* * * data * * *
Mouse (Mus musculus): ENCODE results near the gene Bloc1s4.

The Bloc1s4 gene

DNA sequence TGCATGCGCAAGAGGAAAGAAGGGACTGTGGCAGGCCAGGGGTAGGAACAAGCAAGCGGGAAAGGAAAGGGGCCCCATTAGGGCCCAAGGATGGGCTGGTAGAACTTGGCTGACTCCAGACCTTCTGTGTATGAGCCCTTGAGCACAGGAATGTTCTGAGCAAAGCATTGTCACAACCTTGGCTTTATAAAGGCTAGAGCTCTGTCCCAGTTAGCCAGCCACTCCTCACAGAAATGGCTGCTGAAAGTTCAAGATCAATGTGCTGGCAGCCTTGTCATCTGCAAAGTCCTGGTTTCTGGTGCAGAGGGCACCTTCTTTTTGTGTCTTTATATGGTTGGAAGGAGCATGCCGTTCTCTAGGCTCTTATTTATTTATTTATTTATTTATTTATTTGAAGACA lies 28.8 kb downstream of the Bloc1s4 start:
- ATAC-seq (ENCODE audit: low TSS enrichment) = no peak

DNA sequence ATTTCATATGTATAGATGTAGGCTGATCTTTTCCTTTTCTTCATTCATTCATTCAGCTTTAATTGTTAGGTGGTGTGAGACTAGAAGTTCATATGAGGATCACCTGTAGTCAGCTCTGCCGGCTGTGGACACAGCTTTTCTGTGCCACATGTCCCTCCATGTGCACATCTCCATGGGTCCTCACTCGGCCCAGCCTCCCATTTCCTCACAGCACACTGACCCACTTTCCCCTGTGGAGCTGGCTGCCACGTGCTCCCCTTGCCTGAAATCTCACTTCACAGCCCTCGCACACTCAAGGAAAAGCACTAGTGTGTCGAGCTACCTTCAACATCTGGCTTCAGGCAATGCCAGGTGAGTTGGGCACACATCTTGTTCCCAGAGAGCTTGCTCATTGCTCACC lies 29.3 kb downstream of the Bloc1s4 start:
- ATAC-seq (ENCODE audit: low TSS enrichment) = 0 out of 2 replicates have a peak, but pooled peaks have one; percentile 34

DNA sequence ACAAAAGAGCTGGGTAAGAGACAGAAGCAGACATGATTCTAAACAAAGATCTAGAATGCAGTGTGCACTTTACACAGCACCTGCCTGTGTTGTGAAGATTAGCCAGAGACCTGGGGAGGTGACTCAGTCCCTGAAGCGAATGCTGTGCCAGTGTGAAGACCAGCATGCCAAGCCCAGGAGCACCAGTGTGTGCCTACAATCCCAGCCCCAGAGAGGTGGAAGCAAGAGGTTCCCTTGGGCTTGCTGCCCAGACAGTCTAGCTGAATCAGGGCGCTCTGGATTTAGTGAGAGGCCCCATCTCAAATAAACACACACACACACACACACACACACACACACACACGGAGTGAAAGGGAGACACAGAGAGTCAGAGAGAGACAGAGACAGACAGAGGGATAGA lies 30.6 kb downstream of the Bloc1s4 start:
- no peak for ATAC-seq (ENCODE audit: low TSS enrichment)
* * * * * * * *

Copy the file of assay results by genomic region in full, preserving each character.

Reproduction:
Mouse (Mus musculus): ENCODE results near the gene Bloc1s4.

The Bloc1s4 gene

DNA sequence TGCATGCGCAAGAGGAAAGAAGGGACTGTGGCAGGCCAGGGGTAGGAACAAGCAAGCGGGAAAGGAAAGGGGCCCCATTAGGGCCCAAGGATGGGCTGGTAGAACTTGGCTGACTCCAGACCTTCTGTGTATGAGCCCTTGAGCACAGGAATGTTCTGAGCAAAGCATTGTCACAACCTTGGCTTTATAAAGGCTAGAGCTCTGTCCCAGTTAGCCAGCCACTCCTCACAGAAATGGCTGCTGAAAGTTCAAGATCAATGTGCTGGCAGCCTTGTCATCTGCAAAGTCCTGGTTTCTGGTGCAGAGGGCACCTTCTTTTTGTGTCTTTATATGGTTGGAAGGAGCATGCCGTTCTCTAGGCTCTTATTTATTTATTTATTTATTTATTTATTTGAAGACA lies 28.8 kb downstream of the Bloc1s4 start:
- ATAC-seq (ENCODE audit: low TSS enrichment) = no peak

DNA sequence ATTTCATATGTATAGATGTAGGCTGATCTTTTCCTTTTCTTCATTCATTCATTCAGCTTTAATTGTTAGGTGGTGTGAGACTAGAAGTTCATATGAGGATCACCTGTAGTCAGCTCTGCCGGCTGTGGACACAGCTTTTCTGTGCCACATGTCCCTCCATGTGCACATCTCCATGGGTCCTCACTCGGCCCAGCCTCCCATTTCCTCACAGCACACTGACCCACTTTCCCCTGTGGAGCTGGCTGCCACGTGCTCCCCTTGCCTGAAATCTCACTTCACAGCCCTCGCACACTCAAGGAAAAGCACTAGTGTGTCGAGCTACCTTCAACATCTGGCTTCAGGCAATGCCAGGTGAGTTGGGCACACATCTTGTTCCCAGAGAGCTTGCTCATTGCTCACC lies 29.3 kb downstream of the Bloc1s4 start:
- ATAC-seq (ENCODE audit: low TSS enrichment) = 0 out of 2 replicates have a peak, but pooled peaks have one; percentile 34

DNA sequence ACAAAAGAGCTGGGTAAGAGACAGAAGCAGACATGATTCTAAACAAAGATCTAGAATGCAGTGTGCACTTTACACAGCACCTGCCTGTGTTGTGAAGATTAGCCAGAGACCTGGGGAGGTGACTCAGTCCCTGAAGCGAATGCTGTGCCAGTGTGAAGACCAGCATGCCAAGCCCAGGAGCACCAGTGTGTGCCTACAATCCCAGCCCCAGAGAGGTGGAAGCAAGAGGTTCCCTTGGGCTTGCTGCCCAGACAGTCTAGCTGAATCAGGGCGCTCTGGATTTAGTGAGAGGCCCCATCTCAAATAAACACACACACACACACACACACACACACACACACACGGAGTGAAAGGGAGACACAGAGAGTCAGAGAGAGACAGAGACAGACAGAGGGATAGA lies 30.6 kb downstream of the Bloc1s4 start:
- no peak for ATAC-seq (ENCODE audit: low TSS enrichment)